sHLA-G1 inhibits FGF2-induced corneal angiogenesis in vivo. Neovascularization was assessed 8 days after the insertion of implants containing FGF2 in rabbit corneal pockets, in the presence or absence of sHLA-G1 (5 μg/injection). (A) Representative image of each group (control, PBS subconjunctival injections; sG1, sHLA-G1 subconjunctival injections) at day 8 after FGF2 pellet implantation. (Arrows) Pellet implants. (Arrowhead) Newly formed vessels. The rabbit's eyes were examined under a OPMI-1 FC slit lamp biomicroscope (Carl Zeiss, Berlin, Germany) using a 2.4×/1.6 NA objective. (B) Neovascularization (NV) scores (mean ± SEM) for 8 implant groups. *P < .001, Student t test.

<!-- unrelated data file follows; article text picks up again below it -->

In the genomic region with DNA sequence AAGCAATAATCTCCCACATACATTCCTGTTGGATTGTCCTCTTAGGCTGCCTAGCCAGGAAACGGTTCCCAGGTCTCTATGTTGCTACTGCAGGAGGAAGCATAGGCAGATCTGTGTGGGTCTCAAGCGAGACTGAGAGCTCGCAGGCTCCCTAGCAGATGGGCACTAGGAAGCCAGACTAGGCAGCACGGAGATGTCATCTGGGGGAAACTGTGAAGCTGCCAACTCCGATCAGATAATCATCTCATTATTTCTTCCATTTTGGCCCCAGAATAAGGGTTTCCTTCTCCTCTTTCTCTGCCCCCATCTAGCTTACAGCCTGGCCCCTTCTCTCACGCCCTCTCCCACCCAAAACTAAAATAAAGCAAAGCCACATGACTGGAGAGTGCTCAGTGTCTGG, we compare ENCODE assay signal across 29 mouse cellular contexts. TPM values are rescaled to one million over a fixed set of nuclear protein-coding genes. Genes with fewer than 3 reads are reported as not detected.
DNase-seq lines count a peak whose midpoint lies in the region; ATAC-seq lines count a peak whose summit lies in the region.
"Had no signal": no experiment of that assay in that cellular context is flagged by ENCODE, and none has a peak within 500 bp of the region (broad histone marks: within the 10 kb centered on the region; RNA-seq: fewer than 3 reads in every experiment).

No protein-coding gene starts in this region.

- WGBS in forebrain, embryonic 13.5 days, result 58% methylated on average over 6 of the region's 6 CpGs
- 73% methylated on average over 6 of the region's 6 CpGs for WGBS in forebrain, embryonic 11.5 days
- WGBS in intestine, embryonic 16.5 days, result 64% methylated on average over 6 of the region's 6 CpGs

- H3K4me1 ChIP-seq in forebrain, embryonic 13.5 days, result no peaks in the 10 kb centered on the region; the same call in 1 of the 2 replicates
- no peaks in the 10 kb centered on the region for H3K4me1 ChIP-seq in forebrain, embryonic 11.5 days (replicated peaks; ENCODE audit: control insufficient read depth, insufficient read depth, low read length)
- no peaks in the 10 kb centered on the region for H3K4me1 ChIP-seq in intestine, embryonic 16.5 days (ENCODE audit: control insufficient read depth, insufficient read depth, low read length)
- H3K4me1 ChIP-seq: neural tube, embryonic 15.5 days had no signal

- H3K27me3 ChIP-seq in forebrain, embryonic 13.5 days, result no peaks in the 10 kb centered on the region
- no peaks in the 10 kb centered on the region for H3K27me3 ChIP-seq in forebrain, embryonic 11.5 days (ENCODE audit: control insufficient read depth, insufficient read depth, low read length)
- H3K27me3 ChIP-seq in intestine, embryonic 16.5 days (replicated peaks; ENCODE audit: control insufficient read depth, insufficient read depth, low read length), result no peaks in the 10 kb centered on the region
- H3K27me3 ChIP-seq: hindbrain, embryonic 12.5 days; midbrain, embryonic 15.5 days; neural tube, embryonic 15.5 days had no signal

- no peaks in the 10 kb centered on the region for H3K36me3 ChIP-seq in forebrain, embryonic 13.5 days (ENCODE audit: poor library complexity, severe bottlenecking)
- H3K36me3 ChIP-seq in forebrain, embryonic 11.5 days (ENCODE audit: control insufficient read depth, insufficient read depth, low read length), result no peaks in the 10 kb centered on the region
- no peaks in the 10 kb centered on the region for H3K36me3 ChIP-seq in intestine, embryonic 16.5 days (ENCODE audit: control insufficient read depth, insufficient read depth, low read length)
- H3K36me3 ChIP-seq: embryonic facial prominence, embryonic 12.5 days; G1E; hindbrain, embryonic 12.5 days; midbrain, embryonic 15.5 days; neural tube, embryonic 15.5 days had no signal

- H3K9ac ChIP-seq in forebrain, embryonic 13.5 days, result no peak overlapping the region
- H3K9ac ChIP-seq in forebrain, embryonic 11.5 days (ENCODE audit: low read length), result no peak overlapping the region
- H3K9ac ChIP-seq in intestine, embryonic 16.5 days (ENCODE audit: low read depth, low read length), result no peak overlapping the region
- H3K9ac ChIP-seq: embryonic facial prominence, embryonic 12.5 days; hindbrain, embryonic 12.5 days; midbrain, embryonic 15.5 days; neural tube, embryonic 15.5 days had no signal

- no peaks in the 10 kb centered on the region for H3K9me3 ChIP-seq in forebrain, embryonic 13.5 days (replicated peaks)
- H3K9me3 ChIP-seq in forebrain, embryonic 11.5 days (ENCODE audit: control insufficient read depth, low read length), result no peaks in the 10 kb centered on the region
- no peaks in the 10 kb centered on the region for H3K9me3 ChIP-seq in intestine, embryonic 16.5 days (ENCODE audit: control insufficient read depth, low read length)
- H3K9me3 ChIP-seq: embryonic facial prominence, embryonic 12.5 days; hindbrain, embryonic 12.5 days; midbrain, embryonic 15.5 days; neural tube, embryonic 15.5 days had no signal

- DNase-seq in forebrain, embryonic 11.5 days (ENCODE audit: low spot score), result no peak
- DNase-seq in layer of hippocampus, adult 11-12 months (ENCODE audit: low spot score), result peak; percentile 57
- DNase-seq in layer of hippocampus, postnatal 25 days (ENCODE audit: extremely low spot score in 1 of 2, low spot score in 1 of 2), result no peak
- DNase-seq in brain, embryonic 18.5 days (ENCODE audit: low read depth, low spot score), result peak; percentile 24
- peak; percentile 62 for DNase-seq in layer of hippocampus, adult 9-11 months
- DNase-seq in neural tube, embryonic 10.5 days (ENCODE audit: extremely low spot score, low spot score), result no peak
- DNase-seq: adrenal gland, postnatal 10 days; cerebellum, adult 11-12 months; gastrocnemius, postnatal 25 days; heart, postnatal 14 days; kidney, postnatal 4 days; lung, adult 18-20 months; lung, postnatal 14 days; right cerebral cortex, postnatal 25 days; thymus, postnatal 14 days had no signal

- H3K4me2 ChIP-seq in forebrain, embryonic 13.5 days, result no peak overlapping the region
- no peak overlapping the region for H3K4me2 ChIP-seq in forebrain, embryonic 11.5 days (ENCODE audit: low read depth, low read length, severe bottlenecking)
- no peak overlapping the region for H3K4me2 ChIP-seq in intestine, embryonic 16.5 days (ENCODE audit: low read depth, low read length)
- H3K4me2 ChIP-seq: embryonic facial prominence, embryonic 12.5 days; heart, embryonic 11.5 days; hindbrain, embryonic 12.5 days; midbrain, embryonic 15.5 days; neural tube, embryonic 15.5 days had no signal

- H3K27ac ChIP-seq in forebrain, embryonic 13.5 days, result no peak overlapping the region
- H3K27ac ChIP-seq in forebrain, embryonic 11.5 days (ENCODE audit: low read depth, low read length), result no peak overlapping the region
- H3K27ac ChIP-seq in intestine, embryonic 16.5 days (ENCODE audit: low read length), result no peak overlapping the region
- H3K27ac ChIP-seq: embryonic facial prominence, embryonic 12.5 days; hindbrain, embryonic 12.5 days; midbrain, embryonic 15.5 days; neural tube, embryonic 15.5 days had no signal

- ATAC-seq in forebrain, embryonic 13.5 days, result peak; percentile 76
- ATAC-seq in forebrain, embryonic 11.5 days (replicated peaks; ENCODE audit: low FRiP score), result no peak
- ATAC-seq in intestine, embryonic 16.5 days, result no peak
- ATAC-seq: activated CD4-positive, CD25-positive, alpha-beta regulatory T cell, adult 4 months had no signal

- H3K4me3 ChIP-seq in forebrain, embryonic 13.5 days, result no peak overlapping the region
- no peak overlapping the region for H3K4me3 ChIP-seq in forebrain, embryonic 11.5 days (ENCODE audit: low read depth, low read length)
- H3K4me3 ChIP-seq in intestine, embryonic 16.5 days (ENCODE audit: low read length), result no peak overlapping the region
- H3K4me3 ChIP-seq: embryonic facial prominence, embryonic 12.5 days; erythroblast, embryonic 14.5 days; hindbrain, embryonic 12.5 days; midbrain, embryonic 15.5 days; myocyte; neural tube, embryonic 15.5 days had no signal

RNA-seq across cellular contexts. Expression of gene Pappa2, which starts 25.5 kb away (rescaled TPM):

With the use of flow cytometry and specific mAbs, we investigated whether HUVECs expressed some of the HLA-G receptors described to date, including CD8,6 ILT4/CD85d,34 ILT2/CD85j,34 and CD160.27 We found that HUVECs expressed CD160, though not at constant levels, but not CD8, CD85d, or CD85j (Figure 5A). Similarly, HMVECs bound anti-CD160 mAb (Figure 5A), as did bovine endothelial cells (data not shown), suggesting that the CD160 epitope recognized by this mAb was conserved among species. In contrast, smooth muscle cells and fibroblasts in primary culture did not express CD160 (Figure 5A). To confirm that CD160 is expressed by HUVECs, we performed reverse transcription-polymerase chain reaction (RT-PCR) analysis with CD160-specific primers. We demonstrated that the CD160 mRNA was present in HUVECs, as in the NK92-cell line, whereas CD4+ T cells were negative (Figure 5B). It should be noted that HUVECs did not express the potential HLA-G receptor KIR2DL4 transcripts (data not shown). Then HUVECs and NK92 cDNA were isolated and sequenced. Predicted amino acid sequence alignment of HUVECs and NK92 CD160 proteins showed that they were both similar to the CD160 sequence already published,20 with the exception of 2 substituted residues (Figure 5C), indicating a possible allelic form.